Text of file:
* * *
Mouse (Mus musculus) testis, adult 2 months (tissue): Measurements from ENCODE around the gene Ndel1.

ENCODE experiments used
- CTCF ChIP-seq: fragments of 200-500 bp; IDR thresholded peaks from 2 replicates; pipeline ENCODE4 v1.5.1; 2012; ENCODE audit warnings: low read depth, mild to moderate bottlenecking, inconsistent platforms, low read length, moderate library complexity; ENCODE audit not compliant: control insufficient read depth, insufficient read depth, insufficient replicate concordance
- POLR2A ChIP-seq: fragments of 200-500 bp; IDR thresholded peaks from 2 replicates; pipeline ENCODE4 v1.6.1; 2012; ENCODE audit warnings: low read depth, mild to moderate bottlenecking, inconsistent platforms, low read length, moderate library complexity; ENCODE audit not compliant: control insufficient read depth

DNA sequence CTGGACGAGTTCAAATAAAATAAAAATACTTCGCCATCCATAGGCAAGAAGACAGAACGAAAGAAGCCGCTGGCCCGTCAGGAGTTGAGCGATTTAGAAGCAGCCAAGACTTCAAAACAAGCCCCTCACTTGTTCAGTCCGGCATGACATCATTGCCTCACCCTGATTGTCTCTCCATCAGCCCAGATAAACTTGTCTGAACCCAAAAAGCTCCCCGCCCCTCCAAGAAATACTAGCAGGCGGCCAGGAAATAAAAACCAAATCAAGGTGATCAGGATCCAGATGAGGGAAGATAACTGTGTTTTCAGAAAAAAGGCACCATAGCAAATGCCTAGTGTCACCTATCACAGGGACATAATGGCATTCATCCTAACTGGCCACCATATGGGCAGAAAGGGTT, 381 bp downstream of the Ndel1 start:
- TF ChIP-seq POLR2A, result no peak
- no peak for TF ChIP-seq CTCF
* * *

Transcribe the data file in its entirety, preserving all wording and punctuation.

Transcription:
Mouse (Mus musculus) testis, adult 2 months (tissue): Measurements from ENCODE around the gene Ndel1.

ENCODE experiments used
- CTCF ChIP-seq: fragments of 200-500 bp; IDR thresholded peaks from 2 replicates; pipeline ENCODE4 v1.5.1; 2012; ENCODE audit warnings: low read depth, mild to moderate bottlenecking, inconsistent platforms, low read length, moderate library complexity; ENCODE audit not compliant: control insufficient read depth, insufficient read depth, insufficient replicate concordance
- POLR2A ChIP-seq: fragments of 200-500 bp; IDR thresholded peaks from 2 replicates; pipeline ENCODE4 v1.6.1; 2012; ENCODE audit warnings: low read depth, mild to moderate bottlenecking, inconsistent platforms, low read length, moderate library complexity; ENCODE audit not compliant: control insufficient read depth

DNA sequence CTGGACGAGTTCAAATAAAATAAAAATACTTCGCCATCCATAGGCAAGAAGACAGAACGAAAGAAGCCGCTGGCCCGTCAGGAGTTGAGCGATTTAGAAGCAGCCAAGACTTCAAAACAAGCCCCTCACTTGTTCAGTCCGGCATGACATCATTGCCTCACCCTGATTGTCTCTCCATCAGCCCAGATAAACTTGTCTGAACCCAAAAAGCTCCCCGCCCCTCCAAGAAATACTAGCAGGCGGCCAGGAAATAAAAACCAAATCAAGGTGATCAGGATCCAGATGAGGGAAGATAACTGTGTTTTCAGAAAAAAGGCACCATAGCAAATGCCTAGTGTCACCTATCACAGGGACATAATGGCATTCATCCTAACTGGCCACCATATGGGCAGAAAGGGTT, 381 bp downstream of the Ndel1 start:
- TF ChIP-seq POLR2A, result no peak
- no peak for TF ChIP-seq CTCF